Thomas D’Arcy McGee was a poet, journalist, historian, lawyer and one of the Fathers of Confederation. A hard drinker who was perennially in debt, he was praised by the archbishop of New York as being “unquestionably the cleverest man and the greatest orator that Ireland sent forth in our time.” It was McGee who convinced the substantial Irish population in Canada to support Confederation.
He left Ireland in 1848, fleeing the famine and wanted by authorities for fomenting revolution, trying to get Ireland and Scotland to revolt against British rule. He landed in New York, but moved to Canada after observing that minorities there enjoyed “far more liberty and toleration…than in the United States.”
McGee offered a dark, largely accurate prediction for the two countries: “So long as we respect in Canada the rights of minorities, told either by tongue or by creed, we are safe. But when we cease to respect these rights, we will be in the full tide towards that madness which the ancients considered the gods sent to those whom they wished to destroy.”
In 1857, McGee was elected to the Legislative Assembly of the Province of Canada where his passionate speeches were sometimes fueled by whisky. John A. Macdonald, another passionate speaker and infamous drinker, once told McGee that the Conservative Party couldn’t afford two drunks so McGee would have to teetotal.
McGee’s last speech began at midnight on April 6, 1868, in the new Parliament of Canada. He was eloquently defending Charles Tupper, who had been attacked by a Nova Scotia MP. “Dr. Tupper’s character has been assailed,” said McGee. “It would show but a base spirit to sacrifice the man who had sacrificed himself for the Union.” McGee’s speech, like others before it, turned into an argument in support of Confederation. “And I, Sir, who have been, and who am still, its warm and earnest advocate, speak here not as the representative of any race or of any Province, but as thoroughly and emphatically a Canadian.”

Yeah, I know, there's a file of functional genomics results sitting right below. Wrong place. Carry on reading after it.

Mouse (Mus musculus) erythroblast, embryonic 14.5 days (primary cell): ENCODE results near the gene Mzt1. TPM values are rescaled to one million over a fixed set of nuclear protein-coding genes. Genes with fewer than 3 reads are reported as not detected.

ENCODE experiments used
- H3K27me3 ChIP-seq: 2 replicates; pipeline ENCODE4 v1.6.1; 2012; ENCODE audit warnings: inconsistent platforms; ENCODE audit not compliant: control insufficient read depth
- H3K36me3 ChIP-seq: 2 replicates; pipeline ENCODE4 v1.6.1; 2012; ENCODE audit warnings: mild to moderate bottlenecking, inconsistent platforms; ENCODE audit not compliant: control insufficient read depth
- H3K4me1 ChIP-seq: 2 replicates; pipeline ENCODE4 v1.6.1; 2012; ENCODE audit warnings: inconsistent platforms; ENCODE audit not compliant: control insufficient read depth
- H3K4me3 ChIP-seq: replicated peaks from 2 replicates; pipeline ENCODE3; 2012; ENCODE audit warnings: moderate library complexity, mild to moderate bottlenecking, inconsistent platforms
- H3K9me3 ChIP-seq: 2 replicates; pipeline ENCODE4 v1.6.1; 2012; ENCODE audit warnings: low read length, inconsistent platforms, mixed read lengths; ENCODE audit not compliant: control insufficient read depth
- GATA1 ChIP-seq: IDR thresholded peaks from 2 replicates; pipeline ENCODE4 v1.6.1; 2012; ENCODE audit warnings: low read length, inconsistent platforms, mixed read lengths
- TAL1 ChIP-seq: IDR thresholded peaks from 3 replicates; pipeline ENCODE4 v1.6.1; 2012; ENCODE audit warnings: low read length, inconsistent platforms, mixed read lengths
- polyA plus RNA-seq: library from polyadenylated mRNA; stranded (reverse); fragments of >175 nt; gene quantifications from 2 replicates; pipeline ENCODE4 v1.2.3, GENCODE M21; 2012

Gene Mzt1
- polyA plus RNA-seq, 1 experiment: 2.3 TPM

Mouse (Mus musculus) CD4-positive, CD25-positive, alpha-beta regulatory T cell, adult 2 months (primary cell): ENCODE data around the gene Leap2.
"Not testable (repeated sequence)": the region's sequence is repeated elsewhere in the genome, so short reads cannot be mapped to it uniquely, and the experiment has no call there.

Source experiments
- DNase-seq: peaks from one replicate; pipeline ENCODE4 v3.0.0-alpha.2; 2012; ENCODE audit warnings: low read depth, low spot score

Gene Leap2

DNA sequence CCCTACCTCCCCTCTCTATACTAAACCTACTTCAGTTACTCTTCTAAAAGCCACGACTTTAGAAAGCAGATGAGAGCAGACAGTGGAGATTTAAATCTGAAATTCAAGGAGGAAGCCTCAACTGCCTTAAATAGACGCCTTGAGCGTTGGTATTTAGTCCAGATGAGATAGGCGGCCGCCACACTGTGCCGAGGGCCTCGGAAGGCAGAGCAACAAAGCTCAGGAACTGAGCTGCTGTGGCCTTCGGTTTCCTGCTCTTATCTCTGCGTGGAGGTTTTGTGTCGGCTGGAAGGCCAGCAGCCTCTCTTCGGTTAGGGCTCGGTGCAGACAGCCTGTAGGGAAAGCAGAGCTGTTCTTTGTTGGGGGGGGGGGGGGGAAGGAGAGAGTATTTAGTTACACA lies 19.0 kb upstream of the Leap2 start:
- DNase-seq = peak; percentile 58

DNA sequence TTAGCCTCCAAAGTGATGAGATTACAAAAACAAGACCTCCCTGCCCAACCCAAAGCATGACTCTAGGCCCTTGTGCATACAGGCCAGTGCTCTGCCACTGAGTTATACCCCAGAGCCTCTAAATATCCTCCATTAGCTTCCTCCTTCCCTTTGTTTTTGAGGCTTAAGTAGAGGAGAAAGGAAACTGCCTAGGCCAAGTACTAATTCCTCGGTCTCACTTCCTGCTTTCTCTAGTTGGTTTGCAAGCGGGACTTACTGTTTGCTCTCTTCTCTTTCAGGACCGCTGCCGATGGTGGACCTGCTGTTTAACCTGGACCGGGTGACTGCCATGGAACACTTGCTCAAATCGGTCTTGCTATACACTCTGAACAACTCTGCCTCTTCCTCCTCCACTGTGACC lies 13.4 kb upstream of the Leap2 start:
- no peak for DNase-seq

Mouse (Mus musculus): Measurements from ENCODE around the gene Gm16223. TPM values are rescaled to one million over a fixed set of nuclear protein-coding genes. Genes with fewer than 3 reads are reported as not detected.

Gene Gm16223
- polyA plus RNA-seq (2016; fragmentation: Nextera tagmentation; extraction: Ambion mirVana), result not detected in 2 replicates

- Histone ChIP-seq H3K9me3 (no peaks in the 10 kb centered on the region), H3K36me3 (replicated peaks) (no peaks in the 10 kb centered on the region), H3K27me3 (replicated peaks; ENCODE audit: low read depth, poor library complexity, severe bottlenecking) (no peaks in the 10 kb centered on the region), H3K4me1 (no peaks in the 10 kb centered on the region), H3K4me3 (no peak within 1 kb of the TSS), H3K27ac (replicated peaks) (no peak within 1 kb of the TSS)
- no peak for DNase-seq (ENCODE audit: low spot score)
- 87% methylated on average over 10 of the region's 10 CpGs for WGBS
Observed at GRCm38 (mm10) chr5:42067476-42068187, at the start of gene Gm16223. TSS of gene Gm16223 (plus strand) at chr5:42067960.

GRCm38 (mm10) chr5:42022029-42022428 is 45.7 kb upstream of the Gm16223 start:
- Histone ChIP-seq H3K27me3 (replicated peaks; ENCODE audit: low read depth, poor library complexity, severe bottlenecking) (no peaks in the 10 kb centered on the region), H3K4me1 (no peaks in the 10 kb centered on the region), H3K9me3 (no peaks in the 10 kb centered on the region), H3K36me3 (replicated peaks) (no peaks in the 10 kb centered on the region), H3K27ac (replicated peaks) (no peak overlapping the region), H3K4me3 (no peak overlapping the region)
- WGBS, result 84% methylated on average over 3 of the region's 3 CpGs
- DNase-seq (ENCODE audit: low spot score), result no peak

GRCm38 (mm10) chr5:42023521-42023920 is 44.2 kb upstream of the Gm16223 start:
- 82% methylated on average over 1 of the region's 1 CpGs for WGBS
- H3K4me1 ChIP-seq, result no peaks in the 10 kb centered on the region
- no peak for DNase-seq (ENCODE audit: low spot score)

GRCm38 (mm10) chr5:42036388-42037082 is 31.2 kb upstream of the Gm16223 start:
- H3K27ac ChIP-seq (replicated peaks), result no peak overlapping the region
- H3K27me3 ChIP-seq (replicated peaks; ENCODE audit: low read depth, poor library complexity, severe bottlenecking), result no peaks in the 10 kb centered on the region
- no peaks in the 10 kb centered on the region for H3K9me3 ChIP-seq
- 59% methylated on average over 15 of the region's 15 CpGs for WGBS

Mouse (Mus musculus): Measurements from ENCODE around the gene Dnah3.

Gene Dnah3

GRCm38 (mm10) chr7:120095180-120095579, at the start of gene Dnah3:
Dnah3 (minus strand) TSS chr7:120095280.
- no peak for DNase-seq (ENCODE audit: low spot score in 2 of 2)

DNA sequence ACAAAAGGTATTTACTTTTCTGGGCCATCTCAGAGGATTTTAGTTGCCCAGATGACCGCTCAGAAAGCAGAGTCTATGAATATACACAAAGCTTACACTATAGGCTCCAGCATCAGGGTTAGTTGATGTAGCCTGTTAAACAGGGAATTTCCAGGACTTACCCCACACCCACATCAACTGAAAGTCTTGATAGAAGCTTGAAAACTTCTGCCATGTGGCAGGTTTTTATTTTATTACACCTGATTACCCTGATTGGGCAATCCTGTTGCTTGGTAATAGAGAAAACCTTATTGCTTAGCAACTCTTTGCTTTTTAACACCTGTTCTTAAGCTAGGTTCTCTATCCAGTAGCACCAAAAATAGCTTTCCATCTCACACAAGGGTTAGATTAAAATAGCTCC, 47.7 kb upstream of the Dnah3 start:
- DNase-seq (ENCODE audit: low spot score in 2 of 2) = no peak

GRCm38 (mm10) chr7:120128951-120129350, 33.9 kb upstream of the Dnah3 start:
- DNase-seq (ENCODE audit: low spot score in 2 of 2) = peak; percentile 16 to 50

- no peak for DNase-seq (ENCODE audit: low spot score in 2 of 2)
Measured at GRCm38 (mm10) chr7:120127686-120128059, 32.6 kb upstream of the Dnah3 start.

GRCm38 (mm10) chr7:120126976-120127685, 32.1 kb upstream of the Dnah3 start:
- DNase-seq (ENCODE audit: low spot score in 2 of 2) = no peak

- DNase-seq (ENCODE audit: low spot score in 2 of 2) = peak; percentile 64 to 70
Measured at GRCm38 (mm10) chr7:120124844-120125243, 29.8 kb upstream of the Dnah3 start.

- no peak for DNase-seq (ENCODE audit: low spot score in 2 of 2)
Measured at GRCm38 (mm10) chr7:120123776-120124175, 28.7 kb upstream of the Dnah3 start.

McGee left the House shortly after 1 a.m., lit a cigar and walked to Mrs. Trotter’s boarding house on Sparks Street, where he stayed while in Ottawa. His 43rd birthday was six days away and he was looking forward to returning to Montreal to celebrate with his wife and family. As he turned his key in the lock, he was shot in the head. He died immediately.
McGee had been a harsh critic of the Fenian movement, and it was assumed that the Fenians were responsible for his death. Patrick James Whelan was arrested and hanged in front of a crowd of 5,000, though he proclaimed his innocence to the end. It was never conclusively proven that Whelan was, in fact, a Fenian.
Tens of thousands of mourners turned out for McGee’s Montreal funeral.
Nearly 140 years later, former prime minister Brian Mulroney quoted one of McGee’s poems during his eulogy for former U.S. president Ronald Reagan. It was a tribute to McGee’s lasting hold on the national imagination.